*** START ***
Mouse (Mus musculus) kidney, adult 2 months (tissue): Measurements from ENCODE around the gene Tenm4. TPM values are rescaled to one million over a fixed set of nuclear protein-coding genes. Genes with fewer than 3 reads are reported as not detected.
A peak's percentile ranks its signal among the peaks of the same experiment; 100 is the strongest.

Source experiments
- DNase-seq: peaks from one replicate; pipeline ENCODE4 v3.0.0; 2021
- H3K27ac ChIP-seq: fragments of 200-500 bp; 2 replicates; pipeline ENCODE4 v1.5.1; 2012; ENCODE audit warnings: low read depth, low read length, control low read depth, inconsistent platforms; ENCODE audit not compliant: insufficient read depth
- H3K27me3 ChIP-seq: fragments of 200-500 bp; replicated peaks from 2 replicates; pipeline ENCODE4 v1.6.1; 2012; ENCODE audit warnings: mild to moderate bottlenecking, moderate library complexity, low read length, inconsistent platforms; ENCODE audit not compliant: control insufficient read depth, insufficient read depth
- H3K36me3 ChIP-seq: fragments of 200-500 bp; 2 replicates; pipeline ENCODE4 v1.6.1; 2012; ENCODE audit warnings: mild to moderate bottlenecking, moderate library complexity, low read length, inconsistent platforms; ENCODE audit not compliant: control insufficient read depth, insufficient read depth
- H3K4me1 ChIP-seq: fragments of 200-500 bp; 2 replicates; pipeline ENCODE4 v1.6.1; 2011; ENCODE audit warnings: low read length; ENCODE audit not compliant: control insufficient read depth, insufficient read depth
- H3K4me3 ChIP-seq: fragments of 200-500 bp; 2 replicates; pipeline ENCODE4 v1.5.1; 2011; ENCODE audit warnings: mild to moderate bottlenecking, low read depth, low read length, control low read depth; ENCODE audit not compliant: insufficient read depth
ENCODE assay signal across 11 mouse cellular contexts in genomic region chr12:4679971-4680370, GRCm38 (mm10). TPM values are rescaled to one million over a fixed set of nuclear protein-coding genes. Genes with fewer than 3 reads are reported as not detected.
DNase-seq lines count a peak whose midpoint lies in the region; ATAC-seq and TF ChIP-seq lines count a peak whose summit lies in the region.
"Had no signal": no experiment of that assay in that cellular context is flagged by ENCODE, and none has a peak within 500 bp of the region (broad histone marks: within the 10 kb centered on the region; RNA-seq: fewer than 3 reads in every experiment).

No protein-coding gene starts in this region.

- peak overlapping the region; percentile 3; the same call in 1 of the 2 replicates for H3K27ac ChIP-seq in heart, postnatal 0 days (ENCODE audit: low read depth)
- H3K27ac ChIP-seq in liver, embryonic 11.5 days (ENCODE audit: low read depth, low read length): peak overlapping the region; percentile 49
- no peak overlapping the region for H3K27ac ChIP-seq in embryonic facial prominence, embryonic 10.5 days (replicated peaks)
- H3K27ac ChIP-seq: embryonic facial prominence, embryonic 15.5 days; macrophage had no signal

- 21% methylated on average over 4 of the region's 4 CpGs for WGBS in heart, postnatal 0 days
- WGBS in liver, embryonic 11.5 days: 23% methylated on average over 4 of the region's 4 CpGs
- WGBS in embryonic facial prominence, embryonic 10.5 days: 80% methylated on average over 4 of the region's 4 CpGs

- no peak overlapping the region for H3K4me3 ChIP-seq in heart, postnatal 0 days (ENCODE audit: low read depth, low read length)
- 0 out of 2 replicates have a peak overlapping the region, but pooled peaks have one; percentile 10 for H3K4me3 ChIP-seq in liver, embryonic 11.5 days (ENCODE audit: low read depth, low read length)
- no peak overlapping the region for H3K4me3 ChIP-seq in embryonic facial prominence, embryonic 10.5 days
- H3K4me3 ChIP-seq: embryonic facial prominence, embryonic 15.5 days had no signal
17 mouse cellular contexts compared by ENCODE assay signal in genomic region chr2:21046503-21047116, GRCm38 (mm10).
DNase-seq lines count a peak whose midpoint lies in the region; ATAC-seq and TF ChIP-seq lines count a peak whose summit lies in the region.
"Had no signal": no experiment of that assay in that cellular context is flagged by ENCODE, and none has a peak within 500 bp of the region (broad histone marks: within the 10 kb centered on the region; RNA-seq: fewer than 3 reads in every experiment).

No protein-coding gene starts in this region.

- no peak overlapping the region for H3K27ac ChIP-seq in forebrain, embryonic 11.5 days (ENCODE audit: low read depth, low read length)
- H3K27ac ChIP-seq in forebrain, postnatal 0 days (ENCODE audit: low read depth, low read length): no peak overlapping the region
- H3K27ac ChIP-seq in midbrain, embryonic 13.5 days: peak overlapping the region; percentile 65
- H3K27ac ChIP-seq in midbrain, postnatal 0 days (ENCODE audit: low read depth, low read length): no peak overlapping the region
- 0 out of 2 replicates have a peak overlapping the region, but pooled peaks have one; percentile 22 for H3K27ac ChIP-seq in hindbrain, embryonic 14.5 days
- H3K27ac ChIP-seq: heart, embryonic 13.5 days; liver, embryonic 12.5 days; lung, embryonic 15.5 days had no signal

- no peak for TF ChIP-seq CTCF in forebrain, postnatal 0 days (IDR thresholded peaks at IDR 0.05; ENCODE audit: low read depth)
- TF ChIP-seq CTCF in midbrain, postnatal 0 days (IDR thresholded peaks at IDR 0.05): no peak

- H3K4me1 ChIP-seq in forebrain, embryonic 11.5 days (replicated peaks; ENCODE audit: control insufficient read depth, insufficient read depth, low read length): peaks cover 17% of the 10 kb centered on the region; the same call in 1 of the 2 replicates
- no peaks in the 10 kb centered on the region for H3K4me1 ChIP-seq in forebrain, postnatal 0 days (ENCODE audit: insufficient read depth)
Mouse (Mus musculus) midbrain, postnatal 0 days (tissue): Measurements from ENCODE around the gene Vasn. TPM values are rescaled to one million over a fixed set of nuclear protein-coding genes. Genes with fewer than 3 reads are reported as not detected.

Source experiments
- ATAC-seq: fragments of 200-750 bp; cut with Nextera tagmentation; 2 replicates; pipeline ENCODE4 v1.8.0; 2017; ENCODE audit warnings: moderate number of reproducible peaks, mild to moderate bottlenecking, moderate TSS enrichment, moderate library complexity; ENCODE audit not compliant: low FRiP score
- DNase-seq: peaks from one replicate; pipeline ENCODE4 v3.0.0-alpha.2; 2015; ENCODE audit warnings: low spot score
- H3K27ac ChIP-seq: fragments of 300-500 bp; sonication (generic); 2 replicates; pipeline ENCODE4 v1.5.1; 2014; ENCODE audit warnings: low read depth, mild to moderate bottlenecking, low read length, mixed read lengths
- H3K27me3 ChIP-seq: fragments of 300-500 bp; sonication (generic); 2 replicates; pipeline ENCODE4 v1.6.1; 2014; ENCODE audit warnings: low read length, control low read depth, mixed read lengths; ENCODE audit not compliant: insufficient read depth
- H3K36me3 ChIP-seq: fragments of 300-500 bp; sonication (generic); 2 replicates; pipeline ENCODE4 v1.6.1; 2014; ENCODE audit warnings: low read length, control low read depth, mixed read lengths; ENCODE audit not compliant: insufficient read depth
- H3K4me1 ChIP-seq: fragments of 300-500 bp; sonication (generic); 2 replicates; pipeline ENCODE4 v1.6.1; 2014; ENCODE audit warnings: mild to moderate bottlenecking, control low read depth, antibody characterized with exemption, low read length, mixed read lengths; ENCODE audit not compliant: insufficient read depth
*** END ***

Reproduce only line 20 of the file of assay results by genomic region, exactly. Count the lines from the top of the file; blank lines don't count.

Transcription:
- WGBS in embryonic facial prominence, embryonic 10.5 days: 80% methylated on average over 4 of the region's 4 CpGs